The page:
Technical Brief – Compatibility of UltraMild Monomers or Ac-dC with Hydrazine Reagent

UltraMild Phosphoramidites (Pac-dA, iPr-Pac-dG, Ac-dC) are versatile phosphoramidites commonly used for the incorporation of modifications that are sensitive to standard deprotection conditions. These phosphoramidites are compatible with a range of deprotection conditions. For UltraMild deprotection we recommend room temperature deprotection with ammonium hydroxide or potassium carbonate in methanol.

Acetyl-dC is also a popular monomer in its own right since it is compatible with UltraMild deprotection, as well as regular deprotection using ammonium hydroxide, and is necessary for AMA deprotection.

See our overview of deprotection schemes for further information: http://www.glenresearch.com/Technical/Deprotection.pdf

Glen Research offers one of the largest selections of phosphoramidites for DNA and RNA synthesis. A popular product is our 5-Me-dC Brancher Phosphoramidite (10-1018; (1)), which is used for synthesizing branched DNA or comb-like DNA structures.1,2 This sequence modifier incorporates a levulinyl-protected alcohol that can serve as a branch point for a second sequence. The process for generating these structures starts by synthesizing the first sequence that incorporates the dC-brancher. After the full-length oligo is synthesized, the DMT is removed and the 5'-hydroxyl is capped with standard Cap A/B reagents. The levulinyl protecting group is then selectively removed with hydrazine hydrate in pyridine/acetic acid solution. The second sequence is then synthesized from the dC brancher.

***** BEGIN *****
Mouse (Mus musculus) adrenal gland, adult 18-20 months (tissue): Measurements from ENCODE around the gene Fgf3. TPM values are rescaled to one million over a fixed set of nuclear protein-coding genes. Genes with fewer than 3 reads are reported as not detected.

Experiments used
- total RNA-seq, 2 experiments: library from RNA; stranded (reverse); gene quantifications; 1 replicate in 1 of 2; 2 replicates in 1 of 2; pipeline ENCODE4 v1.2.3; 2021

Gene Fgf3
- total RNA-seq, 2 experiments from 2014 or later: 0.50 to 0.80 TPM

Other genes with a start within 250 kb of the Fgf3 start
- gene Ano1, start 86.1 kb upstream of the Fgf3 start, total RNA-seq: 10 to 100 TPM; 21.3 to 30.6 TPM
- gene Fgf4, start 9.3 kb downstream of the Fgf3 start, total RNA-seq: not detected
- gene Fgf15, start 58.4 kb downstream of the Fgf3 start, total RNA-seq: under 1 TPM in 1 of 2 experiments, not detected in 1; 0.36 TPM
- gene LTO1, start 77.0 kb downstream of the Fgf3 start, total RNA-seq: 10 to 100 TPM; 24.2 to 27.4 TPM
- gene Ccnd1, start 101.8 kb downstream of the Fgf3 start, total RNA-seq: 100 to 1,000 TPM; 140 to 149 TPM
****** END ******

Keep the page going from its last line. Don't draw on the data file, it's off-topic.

Figure 1: 5-Me-dC Brancher

10-1018

(1) 5-Me-dC Brancher

Recently, we received feedback from our customers that seemed to indicate an incompatibility between the UltraMild phosphoramidites or Ac-dC alone and the protocol for removing the levulinyl protecting group. We suspected the protecting groups of these monomers were prematurely removed during the hydrazine treatment of the dC Brancher, resulting in unwanted branching. The branched sequences were observed as smears on the subsequent PAGE analysis of the final products.

To investigate if the problems were caused by deprotection of the base protecting groups by the hydrazine reagent, we analyzed the stability of Ac-dC to the recommended procedure for removing the levulinyl protecting group. We duly found that the hydrazine reagent can partially deprotect the Ac-dC, leading to chain branching in subsequent coupling cycles.

We conclude that the standard phosphoramidites (Bz-dA, ibu-dG, Bz-dC, and T) should be used when making a branched oligo with our 5-Me-dC Brancher.

Experiment

Results

Branched oligos would contain a 5’-DMT group and have a significantly longer retention time on RP-HPLC. The control T12 did not show any signs of branching as seen by the absence of any DMT containing oligo. This also indicates that the 5’-acetyl capping group was retained during the hydrazine hydrate deprotection. The Ac-dC containing oligo did have a late eluting peak on RP-HPLC that would be consistent with branching. We calculated about 8% branching after a 15 minute treatment with hydrazine hydrate. The Bz-dC containing oligo showed only a trace amount of branched oligo. The chromatograms are shown in Figure 2.

Figure 2: RP HPLC of Simple Oligos Treated with Hydrazine Reagent

Figure 2

References:

1. T. Horn, C.A. Chang, and M.S. Urdea, Nucleic Acids Res, 1997, 25, 4842-4849.

2. T. Horn, C.A. Chang, and M.S. Urdea, Nucleic Acids Res, 1997, 25, 4835-4841.

 

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